This passage follows the general pattern for community lament Psalms, although it exhibits considerable freedom in composition. The Scripture focus is 64:1-12. The entire prayer is actually 63:7-64:12 and should be studied as a whole. It has four main elements:

1. God's acts of the past as a basis of trust (63:7-14)
2. complaint about present circumstances (63:15-19)
3. confession of sin and petition for God's help (64:1-7)
4. affirmation of trust in God with renewed appeal (64:8-12)

The Text

1. Petition based on God's Past Actions (64:1-5a)

1 Oh, that you would rend the heavens and come down, that the mountains would tremble before you! 2 As when fire sets twigs ablaze and causes water to boil, come down to make your name known to your enemies and cause the nations to quake before you! 3 For when you did awesome things that we did not expect, you came down, and the mountains trembled before you. 4 Since ancient times no one has heard, no ear has perceived, no eye has seen any God besides you, who acts on behalf of those who wait for him. 5a You come to the help of those who gladly do right, who remember your ways.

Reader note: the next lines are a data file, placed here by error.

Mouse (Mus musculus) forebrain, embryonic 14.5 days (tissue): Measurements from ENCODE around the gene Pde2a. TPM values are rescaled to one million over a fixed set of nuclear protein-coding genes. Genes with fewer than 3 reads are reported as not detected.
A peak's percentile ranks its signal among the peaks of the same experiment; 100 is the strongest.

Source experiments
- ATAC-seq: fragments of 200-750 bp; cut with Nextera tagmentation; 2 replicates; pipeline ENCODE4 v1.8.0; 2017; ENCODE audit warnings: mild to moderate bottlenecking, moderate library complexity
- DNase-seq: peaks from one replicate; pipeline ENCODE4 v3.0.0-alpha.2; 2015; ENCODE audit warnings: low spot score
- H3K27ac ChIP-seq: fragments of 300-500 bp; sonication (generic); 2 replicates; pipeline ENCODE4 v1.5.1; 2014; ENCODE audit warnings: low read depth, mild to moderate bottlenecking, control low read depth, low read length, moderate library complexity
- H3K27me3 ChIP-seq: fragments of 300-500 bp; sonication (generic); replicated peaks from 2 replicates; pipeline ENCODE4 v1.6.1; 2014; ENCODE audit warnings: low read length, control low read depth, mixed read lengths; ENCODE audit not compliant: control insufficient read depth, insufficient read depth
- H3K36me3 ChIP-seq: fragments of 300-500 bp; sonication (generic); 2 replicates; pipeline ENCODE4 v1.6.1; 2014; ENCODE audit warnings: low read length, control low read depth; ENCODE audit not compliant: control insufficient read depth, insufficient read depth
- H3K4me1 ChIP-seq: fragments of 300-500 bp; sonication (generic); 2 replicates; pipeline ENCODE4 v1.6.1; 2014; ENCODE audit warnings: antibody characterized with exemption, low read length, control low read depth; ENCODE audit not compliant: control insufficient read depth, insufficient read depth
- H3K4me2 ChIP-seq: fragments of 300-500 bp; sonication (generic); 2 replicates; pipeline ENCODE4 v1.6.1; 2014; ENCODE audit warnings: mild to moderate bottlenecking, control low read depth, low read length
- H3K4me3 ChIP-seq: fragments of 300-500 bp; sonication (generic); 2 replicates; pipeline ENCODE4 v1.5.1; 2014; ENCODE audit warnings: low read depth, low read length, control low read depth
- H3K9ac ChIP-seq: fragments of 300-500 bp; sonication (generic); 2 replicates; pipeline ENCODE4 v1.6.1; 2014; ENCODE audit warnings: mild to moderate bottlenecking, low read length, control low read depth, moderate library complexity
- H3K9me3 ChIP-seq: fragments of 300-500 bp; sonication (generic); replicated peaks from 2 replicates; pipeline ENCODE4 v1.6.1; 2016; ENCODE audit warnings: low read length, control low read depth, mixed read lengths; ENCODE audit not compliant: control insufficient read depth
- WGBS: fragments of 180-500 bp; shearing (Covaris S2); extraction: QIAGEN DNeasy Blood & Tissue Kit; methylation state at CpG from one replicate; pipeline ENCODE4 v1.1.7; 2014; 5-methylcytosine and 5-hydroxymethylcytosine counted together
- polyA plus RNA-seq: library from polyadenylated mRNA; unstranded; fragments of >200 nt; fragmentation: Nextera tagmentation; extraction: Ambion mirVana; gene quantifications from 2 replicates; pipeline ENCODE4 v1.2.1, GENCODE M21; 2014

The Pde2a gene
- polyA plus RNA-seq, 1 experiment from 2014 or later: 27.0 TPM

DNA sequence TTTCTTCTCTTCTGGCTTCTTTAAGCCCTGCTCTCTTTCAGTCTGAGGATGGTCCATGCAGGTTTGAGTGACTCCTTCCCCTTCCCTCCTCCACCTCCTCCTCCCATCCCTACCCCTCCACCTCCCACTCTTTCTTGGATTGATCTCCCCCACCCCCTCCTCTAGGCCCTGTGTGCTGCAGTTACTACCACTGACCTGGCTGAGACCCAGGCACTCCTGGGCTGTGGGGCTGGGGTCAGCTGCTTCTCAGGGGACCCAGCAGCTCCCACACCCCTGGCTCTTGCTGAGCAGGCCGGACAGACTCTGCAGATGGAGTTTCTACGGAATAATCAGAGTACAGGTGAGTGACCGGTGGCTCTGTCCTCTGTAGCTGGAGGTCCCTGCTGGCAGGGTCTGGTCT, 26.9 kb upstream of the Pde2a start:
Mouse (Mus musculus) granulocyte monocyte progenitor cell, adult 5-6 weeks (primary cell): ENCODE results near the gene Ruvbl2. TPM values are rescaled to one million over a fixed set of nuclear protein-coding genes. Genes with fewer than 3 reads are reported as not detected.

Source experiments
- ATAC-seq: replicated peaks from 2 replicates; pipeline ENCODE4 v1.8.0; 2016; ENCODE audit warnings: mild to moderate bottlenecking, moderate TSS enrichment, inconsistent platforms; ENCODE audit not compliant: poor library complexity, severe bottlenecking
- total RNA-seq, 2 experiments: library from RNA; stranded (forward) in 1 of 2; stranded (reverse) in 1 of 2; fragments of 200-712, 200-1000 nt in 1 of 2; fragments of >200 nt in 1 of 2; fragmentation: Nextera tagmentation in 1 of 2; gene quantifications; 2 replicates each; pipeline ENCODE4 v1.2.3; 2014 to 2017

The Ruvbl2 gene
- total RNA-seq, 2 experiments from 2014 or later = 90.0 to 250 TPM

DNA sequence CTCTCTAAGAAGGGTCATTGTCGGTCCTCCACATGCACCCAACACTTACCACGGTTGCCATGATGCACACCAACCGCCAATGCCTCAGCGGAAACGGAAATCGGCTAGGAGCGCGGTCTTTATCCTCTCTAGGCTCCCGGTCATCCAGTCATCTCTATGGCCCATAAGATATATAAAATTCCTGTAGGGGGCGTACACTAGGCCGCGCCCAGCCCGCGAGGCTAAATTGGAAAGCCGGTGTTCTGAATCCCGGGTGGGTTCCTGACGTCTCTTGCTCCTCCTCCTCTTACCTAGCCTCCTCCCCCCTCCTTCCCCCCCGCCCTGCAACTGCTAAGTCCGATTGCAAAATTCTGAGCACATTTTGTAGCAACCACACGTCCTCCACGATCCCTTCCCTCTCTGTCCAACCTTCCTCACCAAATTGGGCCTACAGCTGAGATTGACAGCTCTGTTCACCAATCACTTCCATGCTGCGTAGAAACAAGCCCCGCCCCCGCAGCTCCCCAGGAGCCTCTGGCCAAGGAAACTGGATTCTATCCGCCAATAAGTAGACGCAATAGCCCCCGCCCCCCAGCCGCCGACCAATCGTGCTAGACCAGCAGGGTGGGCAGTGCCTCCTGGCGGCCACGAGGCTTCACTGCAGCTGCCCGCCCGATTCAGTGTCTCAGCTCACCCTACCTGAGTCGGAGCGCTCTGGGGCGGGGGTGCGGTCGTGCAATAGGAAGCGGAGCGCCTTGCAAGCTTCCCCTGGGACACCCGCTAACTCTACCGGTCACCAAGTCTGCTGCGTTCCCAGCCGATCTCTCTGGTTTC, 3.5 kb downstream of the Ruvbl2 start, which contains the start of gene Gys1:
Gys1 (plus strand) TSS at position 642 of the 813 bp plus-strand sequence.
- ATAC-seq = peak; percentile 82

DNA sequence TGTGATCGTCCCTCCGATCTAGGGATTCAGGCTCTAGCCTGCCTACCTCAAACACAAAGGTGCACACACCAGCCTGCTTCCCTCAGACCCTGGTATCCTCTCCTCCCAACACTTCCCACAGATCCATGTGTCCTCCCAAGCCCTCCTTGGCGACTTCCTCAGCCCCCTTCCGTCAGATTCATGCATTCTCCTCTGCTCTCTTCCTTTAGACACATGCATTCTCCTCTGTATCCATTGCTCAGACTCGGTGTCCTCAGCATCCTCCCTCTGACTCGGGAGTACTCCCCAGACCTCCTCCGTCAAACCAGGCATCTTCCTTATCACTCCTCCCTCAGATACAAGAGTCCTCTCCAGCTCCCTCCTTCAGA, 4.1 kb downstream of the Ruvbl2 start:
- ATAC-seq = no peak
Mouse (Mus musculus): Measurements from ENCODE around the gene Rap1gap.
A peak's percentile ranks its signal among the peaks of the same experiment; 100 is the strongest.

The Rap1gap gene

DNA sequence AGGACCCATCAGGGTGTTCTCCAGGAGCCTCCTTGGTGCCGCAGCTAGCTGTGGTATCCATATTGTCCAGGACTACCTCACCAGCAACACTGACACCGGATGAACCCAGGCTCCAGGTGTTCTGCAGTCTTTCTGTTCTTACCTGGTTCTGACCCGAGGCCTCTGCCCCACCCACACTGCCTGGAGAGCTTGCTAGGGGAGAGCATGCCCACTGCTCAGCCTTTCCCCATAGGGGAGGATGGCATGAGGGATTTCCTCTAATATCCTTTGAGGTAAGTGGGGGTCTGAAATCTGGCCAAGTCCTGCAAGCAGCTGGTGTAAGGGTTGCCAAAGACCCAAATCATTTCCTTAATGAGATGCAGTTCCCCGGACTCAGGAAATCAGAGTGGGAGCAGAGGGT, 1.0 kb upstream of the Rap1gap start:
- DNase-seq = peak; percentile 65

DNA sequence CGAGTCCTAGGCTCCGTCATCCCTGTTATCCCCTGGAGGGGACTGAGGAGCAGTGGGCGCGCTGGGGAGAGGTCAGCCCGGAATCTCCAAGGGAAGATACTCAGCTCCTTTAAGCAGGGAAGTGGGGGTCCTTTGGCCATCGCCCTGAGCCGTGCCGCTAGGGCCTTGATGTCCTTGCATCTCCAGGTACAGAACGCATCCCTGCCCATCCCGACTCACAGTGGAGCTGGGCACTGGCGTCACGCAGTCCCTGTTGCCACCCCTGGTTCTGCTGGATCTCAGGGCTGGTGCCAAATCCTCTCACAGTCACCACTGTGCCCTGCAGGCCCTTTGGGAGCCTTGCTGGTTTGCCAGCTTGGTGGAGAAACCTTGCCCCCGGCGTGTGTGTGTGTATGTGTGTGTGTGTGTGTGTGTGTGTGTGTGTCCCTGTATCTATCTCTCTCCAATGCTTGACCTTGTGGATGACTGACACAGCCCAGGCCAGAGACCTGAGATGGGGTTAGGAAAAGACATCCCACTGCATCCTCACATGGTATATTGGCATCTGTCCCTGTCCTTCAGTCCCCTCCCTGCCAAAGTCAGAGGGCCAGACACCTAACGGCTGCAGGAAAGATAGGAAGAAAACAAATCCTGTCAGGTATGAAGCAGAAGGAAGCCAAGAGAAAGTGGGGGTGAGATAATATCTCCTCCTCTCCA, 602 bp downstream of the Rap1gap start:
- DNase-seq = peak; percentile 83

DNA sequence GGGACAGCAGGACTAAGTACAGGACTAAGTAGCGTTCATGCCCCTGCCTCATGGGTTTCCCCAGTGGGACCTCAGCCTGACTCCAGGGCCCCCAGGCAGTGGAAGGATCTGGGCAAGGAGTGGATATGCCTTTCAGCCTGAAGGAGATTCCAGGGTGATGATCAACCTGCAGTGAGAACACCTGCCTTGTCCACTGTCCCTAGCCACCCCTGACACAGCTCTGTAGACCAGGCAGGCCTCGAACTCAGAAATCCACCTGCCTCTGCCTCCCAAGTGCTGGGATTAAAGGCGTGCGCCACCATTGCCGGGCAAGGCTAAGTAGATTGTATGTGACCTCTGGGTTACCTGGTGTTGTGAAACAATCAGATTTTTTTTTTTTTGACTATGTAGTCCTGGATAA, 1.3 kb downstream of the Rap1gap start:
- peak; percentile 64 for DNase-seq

1. come down is an appeal, in traditional language, for God to act in the world (Psa 144:5). It uses the common imagery of God dwelling in the heavens (or "sky"; note the complaint in 63:15; 2 Sam 22:7-16). Portraying God enthroned above the earth was a poetic means of affirming God's "otherness" from humanity (His holiness), and His majesty as Creator (Psa 29:10-11).

The prayer for God to come down does not imply that the people thought He really lived "out there" somewhere. It did emphasize that the people were experiencing difficulties. They expressed their problems as God being far away, hidden (v.7), silent (v.12) or absent (Psa 22:1).

The view that underlies this prayer is that the people identified God's presence only with the great and awesome things (v.3) that God had done (63:7-14). Without the great supernatural events they were not sure that God was really God. The problem is still with us today. There are many who can only see God's activity in "miracles" or can identify His presence only with unusual events or behavior.

1-2. rend the heavens, mountains . . .tremble, fire, nations These are part of a group of related ideas (including lightning, thunder, clouds, earthquake, etc.) that are the symbolic language of theophany. A theophany (or epiphany) is a poetic way of describing God as actively revealing Himself in the world. This language could refer to a specific event of the past in which God did awesome things (v.3; Sinai, Exod 19:1-18). More often, as here, it appears in petitions asking God to reveal himself anew in the present (Hab 3:3-15; Psa 29).